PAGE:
But from my perspective as a fishery scientist, the most notable accomplishment is the sustained production of giant bass. For 30 years, Lake Fork has continued to produce trophy bass, and this single lake is the source of almost half of the 565 13-pound and larger bass entered into the ShareLunker Program. It's produced many more 13-plus pound bass than that total because ShareLunker entries are accepted only from October to April and some eligible fish aren't entered. Lake Fork has also produced 13 of the top 20 heaviest bass recorded in Texas.
What makes Lake Fork unique? It's built on fertile ground and has a good forage base of gizzard and threadfin shad as well as crappies, bluegill, yellow bass, and white bass that are sized for big bass. The bass population has good genetics. While these desirable characteristics are shared by other great bass fisheries, no lake has matched Fork's sustained output of trophy bass.
Seeking an explanation for what makes Fork so wonderfully unique led me to Kevin Storey, TPWD's management biologist in charge of the resevoir for the past 17 years. "No doubt Florida bass stocking has a lot to do with the trophy bass production in Fork," Storey says. "The Florida bass allele frequency (a measure of the proportion of genes from Florida bass) is a relatively high 52 percent, indicating the growth potential is well established in the population. Annual stockings of Florida bass—a total of 13.7 million fingerlings from 1995 to 2016, an average of 621,000 per year—have helped ensure the continued strong influence of Florida bass genetics. And an average of 10,500 ShareLunker progeny have been stocked in most years since 2006.
"The high angler release rate likely also contributes to the large numbers of giants," he says. "Our creel surveys indicate 93 to 99 percent of legal-sized bass caught by non-tournament anglers are released. The size regulation, a 16- to 24-inch protected slot limit that allows harvest of five fish per day, with only one 24 inches or larger, helps, too.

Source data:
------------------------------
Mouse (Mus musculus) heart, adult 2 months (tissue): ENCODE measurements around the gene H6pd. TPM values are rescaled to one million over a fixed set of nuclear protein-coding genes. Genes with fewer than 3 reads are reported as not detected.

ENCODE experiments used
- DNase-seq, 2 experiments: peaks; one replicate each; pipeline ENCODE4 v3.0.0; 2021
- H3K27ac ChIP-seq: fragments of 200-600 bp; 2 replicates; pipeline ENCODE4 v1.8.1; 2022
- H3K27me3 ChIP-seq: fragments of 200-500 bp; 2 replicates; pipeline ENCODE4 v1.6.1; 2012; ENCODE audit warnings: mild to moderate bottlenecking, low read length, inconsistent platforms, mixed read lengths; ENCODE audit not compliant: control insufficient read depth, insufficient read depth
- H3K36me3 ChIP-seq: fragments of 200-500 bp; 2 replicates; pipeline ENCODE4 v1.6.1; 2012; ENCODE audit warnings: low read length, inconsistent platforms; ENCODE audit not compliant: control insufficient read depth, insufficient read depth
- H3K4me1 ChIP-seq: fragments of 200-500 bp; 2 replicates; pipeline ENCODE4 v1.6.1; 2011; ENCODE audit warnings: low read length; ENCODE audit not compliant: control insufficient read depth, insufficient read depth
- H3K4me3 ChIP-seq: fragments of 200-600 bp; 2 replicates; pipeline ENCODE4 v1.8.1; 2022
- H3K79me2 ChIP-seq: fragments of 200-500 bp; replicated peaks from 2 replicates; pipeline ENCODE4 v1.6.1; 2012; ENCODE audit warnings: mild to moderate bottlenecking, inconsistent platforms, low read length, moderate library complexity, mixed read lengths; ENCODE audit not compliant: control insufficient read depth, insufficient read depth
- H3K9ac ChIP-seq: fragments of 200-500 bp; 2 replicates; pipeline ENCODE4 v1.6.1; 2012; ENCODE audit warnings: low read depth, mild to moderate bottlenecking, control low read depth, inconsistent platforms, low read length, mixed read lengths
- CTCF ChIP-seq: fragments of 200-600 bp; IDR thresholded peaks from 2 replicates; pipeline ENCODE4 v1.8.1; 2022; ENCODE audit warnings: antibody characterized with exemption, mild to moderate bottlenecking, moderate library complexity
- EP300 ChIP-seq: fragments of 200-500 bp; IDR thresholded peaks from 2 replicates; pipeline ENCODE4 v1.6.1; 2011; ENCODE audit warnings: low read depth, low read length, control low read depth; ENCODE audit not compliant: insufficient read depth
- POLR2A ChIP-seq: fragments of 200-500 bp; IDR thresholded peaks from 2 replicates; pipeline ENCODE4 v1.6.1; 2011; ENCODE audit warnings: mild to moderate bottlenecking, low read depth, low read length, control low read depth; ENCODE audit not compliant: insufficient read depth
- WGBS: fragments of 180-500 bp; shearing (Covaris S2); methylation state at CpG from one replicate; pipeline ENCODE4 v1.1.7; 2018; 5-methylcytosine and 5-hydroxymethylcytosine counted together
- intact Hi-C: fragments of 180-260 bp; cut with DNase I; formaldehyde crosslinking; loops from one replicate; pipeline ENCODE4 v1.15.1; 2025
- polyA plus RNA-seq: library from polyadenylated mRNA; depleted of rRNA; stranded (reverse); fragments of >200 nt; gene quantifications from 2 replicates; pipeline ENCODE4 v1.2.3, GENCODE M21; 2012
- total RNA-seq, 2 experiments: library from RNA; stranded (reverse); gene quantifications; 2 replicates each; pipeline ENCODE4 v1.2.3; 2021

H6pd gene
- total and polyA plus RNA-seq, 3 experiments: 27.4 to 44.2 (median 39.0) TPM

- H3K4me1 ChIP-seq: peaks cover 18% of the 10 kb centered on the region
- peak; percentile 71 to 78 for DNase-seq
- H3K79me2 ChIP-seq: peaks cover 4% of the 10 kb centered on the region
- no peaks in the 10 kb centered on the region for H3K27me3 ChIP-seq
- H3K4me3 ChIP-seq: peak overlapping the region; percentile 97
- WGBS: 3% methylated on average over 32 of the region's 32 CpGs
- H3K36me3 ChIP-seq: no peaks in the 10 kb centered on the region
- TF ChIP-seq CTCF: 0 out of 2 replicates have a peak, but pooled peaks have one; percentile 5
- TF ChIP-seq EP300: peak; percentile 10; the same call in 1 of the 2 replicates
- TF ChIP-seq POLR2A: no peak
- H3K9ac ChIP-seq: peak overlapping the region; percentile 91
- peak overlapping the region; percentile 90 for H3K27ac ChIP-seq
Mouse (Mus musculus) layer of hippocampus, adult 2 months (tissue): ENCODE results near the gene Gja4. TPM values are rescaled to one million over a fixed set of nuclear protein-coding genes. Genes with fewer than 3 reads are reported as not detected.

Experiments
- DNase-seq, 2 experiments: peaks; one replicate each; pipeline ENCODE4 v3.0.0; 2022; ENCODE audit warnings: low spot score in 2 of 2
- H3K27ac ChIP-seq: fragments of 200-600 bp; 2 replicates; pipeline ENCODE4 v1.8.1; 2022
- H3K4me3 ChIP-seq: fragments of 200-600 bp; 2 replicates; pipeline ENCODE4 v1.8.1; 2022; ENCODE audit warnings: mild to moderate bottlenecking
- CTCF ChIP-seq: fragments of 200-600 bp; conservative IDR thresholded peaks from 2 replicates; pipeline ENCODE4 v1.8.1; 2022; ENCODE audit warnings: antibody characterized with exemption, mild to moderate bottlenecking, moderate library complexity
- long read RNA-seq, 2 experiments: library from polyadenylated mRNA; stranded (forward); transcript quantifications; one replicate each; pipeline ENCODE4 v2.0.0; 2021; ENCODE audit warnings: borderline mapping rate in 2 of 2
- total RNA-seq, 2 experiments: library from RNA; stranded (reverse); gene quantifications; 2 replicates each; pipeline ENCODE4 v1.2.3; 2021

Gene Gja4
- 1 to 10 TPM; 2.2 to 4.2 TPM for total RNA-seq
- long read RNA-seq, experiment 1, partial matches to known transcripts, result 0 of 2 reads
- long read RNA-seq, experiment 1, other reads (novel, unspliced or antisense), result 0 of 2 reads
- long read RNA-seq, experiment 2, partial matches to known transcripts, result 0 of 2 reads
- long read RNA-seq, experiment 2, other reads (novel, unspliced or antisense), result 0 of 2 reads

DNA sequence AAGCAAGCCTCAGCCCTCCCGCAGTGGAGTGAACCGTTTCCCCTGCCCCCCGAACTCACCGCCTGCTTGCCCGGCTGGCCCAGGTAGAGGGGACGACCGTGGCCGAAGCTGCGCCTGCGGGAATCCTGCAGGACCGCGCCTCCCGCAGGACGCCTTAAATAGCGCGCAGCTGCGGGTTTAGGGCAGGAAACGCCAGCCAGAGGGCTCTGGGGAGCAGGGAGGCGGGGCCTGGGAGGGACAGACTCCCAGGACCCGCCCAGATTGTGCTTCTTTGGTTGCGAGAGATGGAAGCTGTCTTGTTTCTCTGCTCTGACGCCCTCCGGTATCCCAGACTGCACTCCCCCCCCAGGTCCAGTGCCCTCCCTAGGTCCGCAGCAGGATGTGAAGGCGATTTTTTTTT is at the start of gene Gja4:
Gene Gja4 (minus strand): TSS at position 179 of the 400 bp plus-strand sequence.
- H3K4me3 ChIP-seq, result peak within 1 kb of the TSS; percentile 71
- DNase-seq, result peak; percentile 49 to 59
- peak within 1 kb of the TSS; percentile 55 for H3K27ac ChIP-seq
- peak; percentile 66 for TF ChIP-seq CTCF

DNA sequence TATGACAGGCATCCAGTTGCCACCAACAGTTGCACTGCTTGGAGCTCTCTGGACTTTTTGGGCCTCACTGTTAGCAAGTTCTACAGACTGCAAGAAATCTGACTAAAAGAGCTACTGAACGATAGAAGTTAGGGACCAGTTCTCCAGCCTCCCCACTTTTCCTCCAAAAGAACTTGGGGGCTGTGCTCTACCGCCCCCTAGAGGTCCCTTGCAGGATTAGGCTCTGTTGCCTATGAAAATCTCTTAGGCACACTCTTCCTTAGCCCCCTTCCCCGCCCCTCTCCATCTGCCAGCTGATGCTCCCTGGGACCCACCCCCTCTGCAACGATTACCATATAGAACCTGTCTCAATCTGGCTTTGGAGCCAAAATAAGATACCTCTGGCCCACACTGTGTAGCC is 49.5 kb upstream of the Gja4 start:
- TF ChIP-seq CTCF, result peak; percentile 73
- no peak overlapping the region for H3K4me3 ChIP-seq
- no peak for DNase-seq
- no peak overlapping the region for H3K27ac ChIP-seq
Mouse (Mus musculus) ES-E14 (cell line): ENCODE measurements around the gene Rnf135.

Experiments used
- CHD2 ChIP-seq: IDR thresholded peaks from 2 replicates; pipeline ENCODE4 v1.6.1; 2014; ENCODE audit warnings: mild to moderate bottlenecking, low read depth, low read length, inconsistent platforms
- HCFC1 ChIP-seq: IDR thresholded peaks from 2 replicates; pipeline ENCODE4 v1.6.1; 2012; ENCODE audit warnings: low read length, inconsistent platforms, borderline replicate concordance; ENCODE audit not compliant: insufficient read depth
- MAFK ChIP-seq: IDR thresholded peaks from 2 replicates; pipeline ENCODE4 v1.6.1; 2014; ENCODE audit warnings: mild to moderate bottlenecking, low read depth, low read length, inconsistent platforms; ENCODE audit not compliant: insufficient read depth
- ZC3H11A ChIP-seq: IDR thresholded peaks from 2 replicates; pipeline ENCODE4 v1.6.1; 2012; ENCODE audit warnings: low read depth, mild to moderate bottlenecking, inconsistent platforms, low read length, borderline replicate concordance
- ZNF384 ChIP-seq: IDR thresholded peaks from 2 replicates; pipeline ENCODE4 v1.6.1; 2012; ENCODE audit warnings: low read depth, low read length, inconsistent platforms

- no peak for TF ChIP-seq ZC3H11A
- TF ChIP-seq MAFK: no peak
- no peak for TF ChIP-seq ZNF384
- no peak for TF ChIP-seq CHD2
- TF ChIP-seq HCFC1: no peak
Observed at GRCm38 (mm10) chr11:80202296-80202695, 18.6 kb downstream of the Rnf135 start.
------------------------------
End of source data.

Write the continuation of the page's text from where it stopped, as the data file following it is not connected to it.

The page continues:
We've used several different slot limits throughout Fork's history, and changed the daily bag limit from five to three fish, then back to five. The present regulation, which appears to be working well, protects quality-size bass while encouraging the harvest of smaller bass needed to keep the 16-to-24 inchers growing fast."
But here I had to interrupt Storey. Bass managers throughout the southeastern U.S. lament that slot limits are no longer working to restructure bass populations because anglers won't harvest sub-slot fish. The high release rate suggests the same malady should afflict Fork. Bass fishing effort at Fork is a high 22.7 angler hours per acre per year and catch rate is relatively high at 0.3 to 0.4 fish per hour. Although mortality of caught-and-released bass is assumed to be low (less than 10 percent), the combination of high effort and catch rate may expose enough bass to this low fishing mortality that enough fish are removed from the population to keep remaining ones growing fast.